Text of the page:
So, I just watched a television program on a professional ball player. He was a great athlete and played in the pros for a few years. He won many awards in his short career but it was cut short when he was tragically killed leaving a girlfriend and baby behind. The program referred to him as a “Hero.” But… a hero for what? He’d been arrested for drunk driving and again for aggravated assault. He publically flaunted his wealth. And yet, they retired his number and exalted his life as a great man. Now I don’t know everything about this guy of course, but it didn’t seem to me that he was a “hero” in any sense of the word, just a good athlete who made a lot of money for his team owners, himself and his friends.
Where are our priorities? Why aren’t the Nate Saint’s, Jim Elliott’s, Wang Zhiming’s and Rani Maria Vattalil’s our modern day heroes? (Yes, some Christians know who they are. You can look them up!) Why don’t we raise up Sgt. Dennis Weichel or Father John Washington, Rev. Clark Poling, Rabbi Alexander Goode and Rev. George Fox? Don’t’ know them? Here’s a great article about them; http://www.cnn.com/2013/02/03/opinion/greene-four-chaplains/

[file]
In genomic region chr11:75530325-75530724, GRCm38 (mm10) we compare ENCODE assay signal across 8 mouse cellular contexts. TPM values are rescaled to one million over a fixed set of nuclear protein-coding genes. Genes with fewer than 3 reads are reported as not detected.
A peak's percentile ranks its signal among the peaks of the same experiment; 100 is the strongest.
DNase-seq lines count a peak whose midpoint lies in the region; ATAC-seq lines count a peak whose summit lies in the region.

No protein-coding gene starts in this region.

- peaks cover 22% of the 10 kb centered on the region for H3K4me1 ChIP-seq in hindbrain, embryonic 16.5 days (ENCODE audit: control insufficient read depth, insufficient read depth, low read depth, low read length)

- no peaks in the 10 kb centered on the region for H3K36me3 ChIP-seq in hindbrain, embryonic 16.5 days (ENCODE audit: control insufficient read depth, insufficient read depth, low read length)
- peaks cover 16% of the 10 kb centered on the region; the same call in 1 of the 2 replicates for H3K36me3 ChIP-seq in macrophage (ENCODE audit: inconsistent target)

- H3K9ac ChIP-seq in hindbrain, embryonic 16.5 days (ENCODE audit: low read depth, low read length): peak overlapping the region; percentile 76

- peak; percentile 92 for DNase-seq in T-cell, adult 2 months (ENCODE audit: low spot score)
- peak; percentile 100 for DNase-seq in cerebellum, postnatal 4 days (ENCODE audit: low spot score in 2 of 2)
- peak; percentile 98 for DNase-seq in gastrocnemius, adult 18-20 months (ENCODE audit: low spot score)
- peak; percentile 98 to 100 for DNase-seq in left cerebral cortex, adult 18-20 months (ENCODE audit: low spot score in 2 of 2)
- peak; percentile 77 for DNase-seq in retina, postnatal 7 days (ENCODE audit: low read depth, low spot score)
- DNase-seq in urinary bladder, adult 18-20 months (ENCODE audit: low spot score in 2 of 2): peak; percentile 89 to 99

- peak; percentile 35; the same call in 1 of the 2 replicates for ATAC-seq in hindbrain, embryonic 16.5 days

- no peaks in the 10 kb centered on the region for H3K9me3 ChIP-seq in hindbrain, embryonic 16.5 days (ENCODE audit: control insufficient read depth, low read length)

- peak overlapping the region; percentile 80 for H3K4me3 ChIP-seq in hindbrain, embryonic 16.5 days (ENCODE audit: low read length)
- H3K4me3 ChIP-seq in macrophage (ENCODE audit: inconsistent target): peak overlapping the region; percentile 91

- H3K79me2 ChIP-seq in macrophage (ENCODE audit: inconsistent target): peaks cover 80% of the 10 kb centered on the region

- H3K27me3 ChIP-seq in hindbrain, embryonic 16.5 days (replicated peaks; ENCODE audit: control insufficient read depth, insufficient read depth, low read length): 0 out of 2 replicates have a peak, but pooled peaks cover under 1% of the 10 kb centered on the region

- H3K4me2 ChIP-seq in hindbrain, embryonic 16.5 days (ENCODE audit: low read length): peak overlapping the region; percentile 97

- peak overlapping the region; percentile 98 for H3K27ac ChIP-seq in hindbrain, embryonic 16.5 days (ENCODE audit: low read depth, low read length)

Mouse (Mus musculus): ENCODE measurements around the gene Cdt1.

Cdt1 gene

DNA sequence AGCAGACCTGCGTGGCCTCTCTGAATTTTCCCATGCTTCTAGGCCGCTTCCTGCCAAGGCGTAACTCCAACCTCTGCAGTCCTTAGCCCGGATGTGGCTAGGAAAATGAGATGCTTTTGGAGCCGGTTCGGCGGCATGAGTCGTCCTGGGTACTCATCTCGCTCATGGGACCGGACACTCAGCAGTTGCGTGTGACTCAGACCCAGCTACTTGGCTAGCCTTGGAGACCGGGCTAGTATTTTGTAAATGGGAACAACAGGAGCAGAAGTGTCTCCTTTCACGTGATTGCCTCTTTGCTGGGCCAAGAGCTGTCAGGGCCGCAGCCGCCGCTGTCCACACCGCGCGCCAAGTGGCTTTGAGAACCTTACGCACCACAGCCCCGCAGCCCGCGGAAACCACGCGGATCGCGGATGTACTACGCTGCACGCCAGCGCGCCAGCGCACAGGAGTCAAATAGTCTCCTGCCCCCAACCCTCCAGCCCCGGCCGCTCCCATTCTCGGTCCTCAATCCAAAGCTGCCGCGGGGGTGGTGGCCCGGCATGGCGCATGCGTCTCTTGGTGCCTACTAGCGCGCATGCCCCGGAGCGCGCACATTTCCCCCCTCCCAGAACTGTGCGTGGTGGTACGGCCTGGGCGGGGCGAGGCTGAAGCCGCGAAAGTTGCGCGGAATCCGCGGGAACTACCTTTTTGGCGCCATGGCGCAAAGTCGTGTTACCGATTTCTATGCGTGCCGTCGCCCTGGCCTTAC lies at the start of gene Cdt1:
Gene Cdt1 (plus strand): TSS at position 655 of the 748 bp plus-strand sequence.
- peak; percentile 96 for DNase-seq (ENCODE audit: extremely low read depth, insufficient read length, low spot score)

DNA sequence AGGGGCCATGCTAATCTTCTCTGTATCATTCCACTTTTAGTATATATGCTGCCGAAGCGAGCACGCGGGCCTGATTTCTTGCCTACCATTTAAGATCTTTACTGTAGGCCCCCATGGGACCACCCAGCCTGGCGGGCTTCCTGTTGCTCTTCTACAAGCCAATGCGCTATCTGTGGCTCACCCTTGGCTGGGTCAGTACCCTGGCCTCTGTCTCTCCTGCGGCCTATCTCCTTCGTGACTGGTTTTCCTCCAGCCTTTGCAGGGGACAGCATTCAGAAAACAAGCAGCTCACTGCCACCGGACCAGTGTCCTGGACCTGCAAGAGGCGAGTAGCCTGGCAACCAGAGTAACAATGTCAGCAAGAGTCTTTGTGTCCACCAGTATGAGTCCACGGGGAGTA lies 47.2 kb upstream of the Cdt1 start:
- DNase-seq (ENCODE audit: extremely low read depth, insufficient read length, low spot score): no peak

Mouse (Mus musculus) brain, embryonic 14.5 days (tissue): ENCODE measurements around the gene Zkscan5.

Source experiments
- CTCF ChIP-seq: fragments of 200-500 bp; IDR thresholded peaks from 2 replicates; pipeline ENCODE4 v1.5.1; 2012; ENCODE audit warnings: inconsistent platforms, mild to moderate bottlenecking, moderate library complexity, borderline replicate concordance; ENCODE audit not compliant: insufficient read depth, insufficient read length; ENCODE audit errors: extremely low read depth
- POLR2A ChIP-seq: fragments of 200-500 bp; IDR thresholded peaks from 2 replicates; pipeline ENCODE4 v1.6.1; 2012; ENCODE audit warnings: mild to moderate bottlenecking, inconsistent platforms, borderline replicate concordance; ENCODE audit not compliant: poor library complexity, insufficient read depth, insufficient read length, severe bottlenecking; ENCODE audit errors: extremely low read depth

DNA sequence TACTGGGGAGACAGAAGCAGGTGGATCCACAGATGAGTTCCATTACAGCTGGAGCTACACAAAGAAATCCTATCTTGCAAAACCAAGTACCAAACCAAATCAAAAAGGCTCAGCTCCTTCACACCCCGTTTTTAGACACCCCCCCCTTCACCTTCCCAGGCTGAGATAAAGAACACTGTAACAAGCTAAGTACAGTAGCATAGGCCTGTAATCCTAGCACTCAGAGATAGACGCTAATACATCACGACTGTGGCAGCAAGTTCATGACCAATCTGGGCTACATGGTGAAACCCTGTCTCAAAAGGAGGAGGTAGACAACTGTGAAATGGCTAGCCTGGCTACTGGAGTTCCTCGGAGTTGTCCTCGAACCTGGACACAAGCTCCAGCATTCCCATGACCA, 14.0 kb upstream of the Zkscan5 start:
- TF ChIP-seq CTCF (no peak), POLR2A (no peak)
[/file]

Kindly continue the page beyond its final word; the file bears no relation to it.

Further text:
Hey, I know that I won’t change too many hearts and minds with an article like this, but if just a few people begin to think differently and learn to appreciate what so many around us are doing who truly deserve the title, “Hero,” then maybe we can make a small change in our world. And please, don’t hear me wrong, I’m not against enjoying life and I have absolutely no problem with people rooting for their favorite sports team or enjoying and singing along with your favorite pop singer. But maybe we can start looking for better examples of who our “American Idols” and heroes should be.
I hope and pray that I can leave a legacy because of my love for God, my family and my fellow man. I may never be called a “Hero” but I’m trying to do the best that I can by His grace. – Peace. rm
P.S. And yes, of course, Jesus is the ultimate hero, but that’s preaching to the choir. J